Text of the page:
Effective, well-designed, and conducted program evaluation is the only real pathway to quality in program content, design, and delivery or in other words, quality in content, teaching and learning. It is the mechanism through which we aid our students in mastering concepts and skills, certify that they are ready to advance, and adjust our programs to ensure that we are meeting our desired outcomes as effectively and efficiently as possible.
When executed properly, program evaluation is a collection of assessment mechanisms – both informal and formal, both direct and indirect – that provide holistic understandings of how our programs are performing. Properly administered, these evaluations look at every aspect of our programs – the content, the learners’ progress and the learning experience – helping us to understand the intended and unintended consequences of our instruction and make necessary improvements.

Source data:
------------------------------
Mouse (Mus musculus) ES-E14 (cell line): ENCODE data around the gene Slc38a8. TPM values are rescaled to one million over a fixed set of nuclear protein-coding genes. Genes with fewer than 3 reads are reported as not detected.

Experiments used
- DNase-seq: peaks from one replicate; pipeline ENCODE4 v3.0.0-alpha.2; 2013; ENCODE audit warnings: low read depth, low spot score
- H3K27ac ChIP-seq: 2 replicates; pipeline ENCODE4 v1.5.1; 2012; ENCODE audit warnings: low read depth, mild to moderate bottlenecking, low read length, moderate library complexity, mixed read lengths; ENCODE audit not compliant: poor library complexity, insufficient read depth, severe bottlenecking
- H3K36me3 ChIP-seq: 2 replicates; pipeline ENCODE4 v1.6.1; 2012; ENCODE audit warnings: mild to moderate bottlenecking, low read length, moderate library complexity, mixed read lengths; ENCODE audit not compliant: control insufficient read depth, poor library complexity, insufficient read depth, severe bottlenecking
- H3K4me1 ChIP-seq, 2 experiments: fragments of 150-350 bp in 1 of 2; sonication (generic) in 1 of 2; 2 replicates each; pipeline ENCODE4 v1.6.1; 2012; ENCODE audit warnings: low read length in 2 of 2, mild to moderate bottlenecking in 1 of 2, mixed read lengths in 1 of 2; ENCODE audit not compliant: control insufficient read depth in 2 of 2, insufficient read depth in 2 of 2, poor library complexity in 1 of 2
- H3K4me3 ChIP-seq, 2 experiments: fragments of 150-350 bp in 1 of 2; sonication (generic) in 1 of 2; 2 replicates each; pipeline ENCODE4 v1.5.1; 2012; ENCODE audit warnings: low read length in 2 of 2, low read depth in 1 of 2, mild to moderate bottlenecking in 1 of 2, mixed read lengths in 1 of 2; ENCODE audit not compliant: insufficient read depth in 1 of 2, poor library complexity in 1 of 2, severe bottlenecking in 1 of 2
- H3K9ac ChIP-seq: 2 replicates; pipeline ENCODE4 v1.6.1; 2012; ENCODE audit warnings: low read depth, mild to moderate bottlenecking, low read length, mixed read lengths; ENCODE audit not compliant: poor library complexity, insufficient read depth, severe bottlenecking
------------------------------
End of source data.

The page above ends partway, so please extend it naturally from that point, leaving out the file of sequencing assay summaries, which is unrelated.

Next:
There are a wide variety of evaluative models available. Each betrays a unique understanding of the learning experience. Grasping the theoretical underpinnings and evaluation models that have evolved from them aids program managers in choosing models most appropriate to their needs. Further, a general understanding of the field of program evaluation can equip educators with insights into the breadth of data they might consider in measuring the effectiveness of their offerings.
This discussion will explore the “why,” “what,” and “how” of program evaluation, overview theoretical constructs that have resulted in a variety of program-evaluation models, and explore some of the issues educators should consider in selecting and employing models to meet their needs.